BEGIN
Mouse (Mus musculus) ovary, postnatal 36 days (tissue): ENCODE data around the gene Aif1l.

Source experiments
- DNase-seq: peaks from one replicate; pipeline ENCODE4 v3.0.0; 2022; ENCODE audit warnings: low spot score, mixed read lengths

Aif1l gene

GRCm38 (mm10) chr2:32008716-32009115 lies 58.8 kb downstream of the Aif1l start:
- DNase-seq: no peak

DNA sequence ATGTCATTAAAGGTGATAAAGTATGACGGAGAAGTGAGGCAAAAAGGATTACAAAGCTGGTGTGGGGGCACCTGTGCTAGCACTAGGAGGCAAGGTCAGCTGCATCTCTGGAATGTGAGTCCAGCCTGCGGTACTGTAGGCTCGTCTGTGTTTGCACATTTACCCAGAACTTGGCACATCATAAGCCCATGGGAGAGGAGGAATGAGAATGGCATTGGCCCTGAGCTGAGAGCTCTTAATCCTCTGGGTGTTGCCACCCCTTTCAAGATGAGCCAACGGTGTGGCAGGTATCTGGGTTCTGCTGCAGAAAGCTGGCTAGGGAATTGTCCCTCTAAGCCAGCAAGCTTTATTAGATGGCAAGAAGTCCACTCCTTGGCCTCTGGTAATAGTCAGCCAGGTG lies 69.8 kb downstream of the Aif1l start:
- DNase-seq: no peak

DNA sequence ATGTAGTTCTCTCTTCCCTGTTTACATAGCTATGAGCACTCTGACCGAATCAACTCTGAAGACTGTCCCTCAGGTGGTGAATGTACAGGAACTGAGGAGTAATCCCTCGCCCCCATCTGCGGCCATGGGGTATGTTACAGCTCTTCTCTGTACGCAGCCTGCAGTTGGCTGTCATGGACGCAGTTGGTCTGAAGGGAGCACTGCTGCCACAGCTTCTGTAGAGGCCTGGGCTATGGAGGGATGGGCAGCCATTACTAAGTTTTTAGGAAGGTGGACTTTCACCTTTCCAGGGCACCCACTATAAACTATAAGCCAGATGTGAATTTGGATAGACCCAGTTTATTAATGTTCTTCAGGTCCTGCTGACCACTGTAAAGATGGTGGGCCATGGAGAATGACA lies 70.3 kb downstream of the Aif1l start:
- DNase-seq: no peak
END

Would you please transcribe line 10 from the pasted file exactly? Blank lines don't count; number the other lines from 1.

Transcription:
- DNase-seq: no peak